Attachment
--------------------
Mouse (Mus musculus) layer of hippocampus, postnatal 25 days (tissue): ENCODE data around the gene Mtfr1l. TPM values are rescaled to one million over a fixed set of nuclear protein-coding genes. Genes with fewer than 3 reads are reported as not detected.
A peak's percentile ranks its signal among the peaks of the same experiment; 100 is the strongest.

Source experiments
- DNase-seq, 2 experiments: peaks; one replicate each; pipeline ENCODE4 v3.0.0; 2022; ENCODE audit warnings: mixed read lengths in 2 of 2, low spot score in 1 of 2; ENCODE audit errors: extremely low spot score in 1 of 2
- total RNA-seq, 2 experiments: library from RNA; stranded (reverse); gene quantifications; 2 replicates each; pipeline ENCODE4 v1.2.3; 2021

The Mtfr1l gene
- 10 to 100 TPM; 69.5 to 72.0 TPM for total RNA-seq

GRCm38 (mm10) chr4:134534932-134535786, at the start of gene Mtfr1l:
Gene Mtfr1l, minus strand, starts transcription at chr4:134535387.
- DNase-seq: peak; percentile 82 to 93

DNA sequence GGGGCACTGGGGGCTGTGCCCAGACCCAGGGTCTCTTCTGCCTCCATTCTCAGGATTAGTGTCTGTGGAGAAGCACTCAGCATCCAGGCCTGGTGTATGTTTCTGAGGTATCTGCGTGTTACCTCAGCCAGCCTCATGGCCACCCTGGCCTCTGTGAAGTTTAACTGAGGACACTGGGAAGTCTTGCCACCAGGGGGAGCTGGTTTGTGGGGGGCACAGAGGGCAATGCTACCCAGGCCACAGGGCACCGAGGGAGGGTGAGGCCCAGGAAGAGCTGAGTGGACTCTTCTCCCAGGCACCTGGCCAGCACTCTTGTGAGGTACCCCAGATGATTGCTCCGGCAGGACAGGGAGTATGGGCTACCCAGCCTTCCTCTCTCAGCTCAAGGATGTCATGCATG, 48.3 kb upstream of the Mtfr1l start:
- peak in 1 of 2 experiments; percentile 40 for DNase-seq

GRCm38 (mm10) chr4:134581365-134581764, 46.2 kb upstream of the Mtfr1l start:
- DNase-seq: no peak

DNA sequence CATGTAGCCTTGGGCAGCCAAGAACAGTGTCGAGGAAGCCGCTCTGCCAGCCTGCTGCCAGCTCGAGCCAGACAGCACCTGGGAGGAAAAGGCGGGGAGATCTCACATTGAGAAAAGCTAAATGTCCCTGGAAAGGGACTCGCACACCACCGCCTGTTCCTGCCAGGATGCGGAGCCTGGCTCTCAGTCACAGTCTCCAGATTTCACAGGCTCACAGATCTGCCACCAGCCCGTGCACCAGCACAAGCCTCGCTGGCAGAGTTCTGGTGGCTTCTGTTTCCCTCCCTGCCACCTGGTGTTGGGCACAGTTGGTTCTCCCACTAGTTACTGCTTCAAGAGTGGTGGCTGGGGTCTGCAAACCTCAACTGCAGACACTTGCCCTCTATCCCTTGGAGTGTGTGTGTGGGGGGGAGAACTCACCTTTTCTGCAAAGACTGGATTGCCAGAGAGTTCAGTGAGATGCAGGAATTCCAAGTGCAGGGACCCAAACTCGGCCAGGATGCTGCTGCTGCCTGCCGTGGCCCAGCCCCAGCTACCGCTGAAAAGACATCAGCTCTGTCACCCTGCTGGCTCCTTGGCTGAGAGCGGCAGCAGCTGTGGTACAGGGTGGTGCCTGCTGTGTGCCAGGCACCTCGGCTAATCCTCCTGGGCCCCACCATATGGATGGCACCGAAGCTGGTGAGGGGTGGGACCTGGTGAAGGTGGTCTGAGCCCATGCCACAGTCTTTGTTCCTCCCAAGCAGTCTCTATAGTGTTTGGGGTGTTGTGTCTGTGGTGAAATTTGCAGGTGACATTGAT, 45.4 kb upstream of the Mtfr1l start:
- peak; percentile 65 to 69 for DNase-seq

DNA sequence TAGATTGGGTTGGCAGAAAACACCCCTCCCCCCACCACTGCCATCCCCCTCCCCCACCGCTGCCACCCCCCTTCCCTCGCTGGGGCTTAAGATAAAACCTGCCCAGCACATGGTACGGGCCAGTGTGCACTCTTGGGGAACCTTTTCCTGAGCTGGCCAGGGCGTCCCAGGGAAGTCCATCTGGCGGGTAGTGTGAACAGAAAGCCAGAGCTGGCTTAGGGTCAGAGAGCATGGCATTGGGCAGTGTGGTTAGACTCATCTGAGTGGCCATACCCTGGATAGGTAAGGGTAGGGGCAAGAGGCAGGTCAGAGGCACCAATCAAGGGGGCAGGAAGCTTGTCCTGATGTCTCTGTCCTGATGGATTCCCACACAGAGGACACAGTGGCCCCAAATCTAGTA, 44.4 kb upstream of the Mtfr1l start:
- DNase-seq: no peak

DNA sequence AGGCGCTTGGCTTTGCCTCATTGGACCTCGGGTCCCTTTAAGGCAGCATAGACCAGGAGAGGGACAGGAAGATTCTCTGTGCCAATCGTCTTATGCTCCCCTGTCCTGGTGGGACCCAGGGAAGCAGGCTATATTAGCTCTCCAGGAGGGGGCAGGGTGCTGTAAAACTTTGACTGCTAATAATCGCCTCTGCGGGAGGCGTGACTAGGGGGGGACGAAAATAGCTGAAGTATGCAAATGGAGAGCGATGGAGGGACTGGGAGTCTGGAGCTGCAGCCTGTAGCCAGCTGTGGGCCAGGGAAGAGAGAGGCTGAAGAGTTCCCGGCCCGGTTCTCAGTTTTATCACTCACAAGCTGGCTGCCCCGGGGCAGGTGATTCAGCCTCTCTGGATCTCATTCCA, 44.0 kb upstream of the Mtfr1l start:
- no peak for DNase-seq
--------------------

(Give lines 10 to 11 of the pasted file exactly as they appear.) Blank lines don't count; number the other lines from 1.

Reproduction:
- DNase-seq: peak; percentile 82 to 93

DNA sequence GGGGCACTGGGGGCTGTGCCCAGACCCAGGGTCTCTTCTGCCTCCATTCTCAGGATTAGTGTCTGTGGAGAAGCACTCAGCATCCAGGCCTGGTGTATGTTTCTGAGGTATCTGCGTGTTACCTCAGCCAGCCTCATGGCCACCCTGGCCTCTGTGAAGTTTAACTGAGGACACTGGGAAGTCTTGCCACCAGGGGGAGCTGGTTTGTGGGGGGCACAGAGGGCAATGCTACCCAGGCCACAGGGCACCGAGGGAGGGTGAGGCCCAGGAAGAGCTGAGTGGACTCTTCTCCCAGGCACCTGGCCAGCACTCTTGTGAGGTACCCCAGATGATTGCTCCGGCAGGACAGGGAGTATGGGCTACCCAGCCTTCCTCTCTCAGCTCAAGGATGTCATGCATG, 48.3 kb upstream of the Mtfr1l start: